Beautiful and functional, antique clocks and timepieces at Skinner include American and European tall clocks, patent timepieces or “banjo” wall clocks and mantel and shelf styles by important clock makers from the 18th and 19th centuries.
Try as we might, it’s impossible to halt the march of time. Instead, we have invented ways of marking it – first with the sundial, then the hourglass, and finally with the clock. First seen in Europe during the 13th century, the clock is arguably one of the oldest mechanical inventions. Clocks were the defacto super computers of their day, highly valued for their precision and technical complexity. The name clock comes from the Celtic words clagan and clocca which refer to a bell. In fact, in order to be called a clock, a time device must have a striking mechanism and bell. Any silent device without one is referred to as a timepiece.
The first clocks were simple devices that utilized the flow of water to mark time, but with each new age came new and better ways of keeping accurate time. By the 18th and 19th centuries, the accuracy of clocks had improved dramatically through the use of weight driven movements. Made of hand-wrought metal and finely crafted cases of wood, gilt-brass, gold, silver, and porcelain, clocks were still very expensive objects and would have been among a family’s most prized possessions.
Tall clocks reminiscent of fine furniture graced the entrance way of grand homes; shelf and mantel clocks made of Sevres or Minton porcelain captured the European Roccocco style; and American “banjo” or patent timepieces with hand-painted and gilded eglomise panels hung on parlor walls. Their presence was the heartbeat of the home.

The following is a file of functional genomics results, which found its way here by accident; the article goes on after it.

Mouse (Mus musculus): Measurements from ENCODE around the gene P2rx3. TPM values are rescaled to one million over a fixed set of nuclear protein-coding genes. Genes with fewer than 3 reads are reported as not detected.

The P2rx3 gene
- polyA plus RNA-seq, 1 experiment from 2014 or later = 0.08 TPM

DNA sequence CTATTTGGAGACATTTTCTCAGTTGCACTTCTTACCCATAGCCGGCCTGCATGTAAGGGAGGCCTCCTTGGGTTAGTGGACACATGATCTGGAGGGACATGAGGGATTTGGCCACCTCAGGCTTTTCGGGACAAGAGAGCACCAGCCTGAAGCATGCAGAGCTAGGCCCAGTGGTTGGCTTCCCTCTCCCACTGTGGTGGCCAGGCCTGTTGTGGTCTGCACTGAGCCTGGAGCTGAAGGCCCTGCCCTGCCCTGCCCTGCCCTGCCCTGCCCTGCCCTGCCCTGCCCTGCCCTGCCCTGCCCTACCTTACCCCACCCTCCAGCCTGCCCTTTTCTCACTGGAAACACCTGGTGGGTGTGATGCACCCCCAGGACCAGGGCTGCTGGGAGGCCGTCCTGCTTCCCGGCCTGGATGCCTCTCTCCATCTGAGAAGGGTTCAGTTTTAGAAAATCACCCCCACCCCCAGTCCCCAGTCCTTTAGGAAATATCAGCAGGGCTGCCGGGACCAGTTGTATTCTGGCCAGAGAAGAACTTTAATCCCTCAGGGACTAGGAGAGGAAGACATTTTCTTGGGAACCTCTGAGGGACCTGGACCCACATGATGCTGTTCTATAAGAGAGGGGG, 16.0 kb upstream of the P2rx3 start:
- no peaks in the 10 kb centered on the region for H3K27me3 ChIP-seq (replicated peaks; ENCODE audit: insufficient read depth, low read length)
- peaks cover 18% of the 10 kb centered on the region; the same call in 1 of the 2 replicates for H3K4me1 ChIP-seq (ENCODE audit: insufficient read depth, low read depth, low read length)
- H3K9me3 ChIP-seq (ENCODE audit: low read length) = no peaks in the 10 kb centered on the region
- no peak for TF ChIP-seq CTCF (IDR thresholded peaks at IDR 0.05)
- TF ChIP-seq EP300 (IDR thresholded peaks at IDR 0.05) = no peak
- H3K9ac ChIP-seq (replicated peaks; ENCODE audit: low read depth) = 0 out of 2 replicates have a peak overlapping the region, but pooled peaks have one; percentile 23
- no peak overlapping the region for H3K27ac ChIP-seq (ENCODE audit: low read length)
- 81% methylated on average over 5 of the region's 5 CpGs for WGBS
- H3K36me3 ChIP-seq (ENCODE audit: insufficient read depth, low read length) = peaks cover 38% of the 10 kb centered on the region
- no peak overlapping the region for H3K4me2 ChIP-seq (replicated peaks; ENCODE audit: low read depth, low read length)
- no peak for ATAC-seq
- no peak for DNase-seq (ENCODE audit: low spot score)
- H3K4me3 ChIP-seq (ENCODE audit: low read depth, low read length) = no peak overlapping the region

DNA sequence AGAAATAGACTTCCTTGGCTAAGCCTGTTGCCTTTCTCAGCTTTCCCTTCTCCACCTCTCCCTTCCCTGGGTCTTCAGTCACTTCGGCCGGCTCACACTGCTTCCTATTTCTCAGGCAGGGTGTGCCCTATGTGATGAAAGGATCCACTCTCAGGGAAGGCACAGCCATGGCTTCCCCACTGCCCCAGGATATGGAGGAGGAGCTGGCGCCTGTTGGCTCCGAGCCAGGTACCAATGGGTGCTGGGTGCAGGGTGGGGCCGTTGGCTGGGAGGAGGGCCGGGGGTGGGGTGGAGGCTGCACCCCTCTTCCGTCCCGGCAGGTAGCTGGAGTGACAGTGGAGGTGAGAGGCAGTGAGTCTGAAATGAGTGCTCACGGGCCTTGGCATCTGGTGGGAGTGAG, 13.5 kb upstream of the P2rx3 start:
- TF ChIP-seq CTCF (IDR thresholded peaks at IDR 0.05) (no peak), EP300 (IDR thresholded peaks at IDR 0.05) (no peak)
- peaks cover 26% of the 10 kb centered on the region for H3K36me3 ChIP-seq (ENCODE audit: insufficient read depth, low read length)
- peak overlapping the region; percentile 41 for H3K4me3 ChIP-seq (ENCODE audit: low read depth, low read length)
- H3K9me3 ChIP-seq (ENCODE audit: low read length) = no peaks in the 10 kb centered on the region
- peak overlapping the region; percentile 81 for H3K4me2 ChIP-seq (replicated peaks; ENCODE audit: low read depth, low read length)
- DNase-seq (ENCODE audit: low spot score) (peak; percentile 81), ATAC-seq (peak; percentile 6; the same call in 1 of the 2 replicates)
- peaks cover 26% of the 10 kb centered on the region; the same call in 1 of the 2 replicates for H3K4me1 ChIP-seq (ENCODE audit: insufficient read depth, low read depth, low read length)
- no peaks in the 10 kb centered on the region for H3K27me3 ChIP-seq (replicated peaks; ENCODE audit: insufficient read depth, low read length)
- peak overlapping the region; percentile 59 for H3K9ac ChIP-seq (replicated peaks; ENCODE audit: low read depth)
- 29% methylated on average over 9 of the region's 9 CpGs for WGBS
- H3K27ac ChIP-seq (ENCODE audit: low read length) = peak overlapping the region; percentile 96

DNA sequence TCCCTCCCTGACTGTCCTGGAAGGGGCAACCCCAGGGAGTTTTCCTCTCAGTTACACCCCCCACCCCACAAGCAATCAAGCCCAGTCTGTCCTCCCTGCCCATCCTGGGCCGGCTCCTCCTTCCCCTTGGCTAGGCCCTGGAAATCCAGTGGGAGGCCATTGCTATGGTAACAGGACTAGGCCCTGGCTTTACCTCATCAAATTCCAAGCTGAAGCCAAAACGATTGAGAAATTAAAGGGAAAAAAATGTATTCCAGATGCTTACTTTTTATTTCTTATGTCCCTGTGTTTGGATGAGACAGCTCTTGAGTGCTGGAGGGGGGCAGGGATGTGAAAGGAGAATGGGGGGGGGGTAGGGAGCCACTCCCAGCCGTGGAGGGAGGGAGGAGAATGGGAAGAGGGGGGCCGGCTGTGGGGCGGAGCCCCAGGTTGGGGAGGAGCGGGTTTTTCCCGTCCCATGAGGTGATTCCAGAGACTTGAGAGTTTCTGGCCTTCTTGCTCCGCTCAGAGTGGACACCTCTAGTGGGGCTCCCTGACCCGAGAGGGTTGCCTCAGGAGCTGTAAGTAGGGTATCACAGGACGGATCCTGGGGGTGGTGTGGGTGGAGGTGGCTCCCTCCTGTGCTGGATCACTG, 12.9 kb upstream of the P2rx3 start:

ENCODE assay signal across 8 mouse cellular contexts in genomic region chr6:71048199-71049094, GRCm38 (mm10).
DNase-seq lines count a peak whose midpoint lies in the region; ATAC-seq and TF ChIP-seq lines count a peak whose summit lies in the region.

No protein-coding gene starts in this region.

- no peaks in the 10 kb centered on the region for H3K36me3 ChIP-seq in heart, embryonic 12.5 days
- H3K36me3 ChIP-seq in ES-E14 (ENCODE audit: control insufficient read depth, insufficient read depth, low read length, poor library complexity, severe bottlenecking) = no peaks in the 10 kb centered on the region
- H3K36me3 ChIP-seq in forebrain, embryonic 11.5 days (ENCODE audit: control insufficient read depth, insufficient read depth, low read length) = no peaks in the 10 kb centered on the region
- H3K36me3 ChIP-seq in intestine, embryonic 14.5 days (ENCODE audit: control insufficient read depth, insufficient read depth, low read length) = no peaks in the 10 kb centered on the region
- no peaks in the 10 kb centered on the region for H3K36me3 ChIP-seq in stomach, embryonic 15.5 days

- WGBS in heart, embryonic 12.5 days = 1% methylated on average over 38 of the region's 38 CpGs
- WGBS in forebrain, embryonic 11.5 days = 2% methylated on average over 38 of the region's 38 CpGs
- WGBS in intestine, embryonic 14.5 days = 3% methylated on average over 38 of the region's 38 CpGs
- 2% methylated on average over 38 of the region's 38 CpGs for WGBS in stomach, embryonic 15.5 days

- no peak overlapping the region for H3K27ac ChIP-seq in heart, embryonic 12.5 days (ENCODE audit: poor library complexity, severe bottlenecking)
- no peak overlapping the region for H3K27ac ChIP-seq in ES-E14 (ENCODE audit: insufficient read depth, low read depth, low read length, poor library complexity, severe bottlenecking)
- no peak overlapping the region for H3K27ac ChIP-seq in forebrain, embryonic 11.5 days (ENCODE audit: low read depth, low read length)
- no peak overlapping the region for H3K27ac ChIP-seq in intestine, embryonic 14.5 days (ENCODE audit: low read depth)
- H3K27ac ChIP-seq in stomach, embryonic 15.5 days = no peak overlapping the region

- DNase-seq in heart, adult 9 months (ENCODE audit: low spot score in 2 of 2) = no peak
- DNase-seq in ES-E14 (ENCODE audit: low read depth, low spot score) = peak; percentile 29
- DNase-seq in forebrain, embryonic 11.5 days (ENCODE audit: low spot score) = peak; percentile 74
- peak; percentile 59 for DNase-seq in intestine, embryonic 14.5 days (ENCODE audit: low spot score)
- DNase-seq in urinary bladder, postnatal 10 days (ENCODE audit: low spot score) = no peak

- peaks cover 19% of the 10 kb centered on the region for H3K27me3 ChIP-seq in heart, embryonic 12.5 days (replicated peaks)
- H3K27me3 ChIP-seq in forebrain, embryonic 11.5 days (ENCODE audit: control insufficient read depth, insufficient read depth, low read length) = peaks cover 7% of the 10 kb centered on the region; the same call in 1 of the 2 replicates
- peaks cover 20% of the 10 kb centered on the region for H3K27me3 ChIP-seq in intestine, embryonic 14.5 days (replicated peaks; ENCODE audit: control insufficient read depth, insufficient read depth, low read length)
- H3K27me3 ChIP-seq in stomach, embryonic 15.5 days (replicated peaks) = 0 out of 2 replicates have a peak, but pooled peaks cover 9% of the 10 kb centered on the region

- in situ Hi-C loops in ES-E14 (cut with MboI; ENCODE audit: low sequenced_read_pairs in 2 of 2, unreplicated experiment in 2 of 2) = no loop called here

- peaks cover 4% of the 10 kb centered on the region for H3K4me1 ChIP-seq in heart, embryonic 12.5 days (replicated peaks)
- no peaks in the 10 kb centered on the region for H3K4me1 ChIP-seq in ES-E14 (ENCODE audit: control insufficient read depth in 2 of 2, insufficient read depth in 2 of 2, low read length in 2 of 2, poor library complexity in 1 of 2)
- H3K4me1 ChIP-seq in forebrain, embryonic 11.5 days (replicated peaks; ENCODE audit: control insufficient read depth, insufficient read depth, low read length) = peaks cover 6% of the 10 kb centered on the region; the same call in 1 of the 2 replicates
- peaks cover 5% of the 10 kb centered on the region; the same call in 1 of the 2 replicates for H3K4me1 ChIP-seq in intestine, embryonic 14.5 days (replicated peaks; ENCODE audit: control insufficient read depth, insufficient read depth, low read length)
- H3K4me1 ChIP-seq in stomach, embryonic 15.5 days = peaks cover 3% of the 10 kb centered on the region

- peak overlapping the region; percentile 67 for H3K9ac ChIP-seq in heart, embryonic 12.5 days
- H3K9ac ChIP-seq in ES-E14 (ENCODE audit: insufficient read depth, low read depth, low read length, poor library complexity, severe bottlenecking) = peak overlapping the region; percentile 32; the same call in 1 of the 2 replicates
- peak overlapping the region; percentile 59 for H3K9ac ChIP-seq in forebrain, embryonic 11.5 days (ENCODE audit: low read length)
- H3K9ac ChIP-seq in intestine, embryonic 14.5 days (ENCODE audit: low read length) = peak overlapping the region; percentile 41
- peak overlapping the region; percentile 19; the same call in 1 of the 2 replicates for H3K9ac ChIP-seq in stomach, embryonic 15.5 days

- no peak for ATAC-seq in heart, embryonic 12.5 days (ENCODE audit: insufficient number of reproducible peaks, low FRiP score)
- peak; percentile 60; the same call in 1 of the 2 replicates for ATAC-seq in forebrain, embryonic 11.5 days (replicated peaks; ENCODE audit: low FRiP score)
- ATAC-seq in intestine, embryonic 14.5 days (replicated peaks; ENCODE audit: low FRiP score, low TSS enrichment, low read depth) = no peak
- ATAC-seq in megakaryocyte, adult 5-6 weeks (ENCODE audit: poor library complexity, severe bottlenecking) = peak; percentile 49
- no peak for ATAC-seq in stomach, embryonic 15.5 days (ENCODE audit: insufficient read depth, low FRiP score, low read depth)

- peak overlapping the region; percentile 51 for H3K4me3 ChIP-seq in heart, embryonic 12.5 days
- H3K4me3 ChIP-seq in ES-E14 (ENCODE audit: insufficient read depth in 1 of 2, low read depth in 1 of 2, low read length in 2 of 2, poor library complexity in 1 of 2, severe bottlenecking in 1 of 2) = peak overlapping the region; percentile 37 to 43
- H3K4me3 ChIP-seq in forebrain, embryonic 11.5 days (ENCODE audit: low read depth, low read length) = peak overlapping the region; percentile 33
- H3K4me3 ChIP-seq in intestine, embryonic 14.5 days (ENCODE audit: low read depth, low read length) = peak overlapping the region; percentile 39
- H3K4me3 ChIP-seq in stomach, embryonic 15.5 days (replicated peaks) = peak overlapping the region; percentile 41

Today, antique clocks remain sought after by collectors who marvel at their inner workings, as well as their decorative beauty. The most sought-after examples are those from the 17th, 18th, and early 19th century, with the important components intact and original. Clocks by the famous Willard family of clockmakers, factory-made clocks by E. Howard of Boston, and early examples of manufactured clocks remain in demand with collectors.
Skinner has auctioned and appraised fine clocks and timepieces since its founding, and we regularly achieve world record prices. Robert C. Cheney, director of Clocks, Watches & Scientific Instruments is a third generation horologist and among the world’s foremost authorities on antique clocks and timepieces. His technical expertise, historical knowledge, discerning eye for condition, and appreciation for the artistry of clockmaking make him ideally suited for appraising early clocks and timepieces and presenting them to the most educated of buyers. Whether you have one great family heirloom clock or an entire clock collection, contact Skinner to discuss how to achieve full value for your clocks at auction.
Subscribe to our email list for updates